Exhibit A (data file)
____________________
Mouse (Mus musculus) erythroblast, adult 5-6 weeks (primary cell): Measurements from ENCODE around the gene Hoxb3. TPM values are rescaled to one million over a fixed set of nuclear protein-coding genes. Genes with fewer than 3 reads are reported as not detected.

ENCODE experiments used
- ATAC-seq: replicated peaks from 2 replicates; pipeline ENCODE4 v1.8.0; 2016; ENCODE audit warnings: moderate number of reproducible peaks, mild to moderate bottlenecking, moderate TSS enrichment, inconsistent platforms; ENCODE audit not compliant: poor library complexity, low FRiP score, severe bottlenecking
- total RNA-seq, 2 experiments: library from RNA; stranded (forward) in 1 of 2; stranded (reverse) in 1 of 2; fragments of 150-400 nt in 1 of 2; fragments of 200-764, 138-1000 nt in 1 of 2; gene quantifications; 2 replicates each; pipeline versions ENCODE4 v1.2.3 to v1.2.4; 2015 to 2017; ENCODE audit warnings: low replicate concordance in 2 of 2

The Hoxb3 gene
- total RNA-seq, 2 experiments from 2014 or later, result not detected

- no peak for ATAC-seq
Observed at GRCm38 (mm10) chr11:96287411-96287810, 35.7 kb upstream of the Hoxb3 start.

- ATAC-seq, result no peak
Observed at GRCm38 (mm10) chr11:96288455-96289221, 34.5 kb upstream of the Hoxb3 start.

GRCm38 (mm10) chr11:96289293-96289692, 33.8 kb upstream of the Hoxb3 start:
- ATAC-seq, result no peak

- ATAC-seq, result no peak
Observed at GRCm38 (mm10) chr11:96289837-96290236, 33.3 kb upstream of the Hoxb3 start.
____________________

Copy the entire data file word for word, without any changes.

Mouse (Mus musculus) erythroblast, adult 5-6 weeks (primary cell): Measurements from ENCODE around the gene Hoxb3. TPM values are rescaled to one million over a fixed set of nuclear protein-coding genes. Genes with fewer than 3 reads are reported as not detected.

ENCODE experiments used
- ATAC-seq: replicated peaks from 2 replicates; pipeline ENCODE4 v1.8.0; 2016; ENCODE audit warnings: moderate number of reproducible peaks, mild to moderate bottlenecking, moderate TSS enrichment, inconsistent platforms; ENCODE audit not compliant: poor library complexity, low FRiP score, severe bottlenecking
- total RNA-seq, 2 experiments: library from RNA; stranded (forward) in 1 of 2; stranded (reverse) in 1 of 2; fragments of 150-400 nt in 1 of 2; fragments of 200-764, 138-1000 nt in 1 of 2; gene quantifications; 2 replicates each; pipeline versions ENCODE4 v1.2.3 to v1.2.4; 2015 to 2017; ENCODE audit warnings: low replicate concordance in 2 of 2

The Hoxb3 gene
- total RNA-seq, 2 experiments from 2014 or later, result not detected

- no peak for ATAC-seq
Observed at GRCm38 (mm10) chr11:96287411-96287810, 35.7 kb upstream of the Hoxb3 start.

- ATAC-seq, result no peak
Observed at GRCm38 (mm10) chr11:96288455-96289221, 34.5 kb upstream of the Hoxb3 start.

GRCm38 (mm10) chr11:96289293-96289692, 33.8 kb upstream of the Hoxb3 start:
- ATAC-seq, result no peak

- ATAC-seq, result no peak
Observed at GRCm38 (mm10) chr11:96289837-96290236, 33.3 kb upstream of the Hoxb3 start.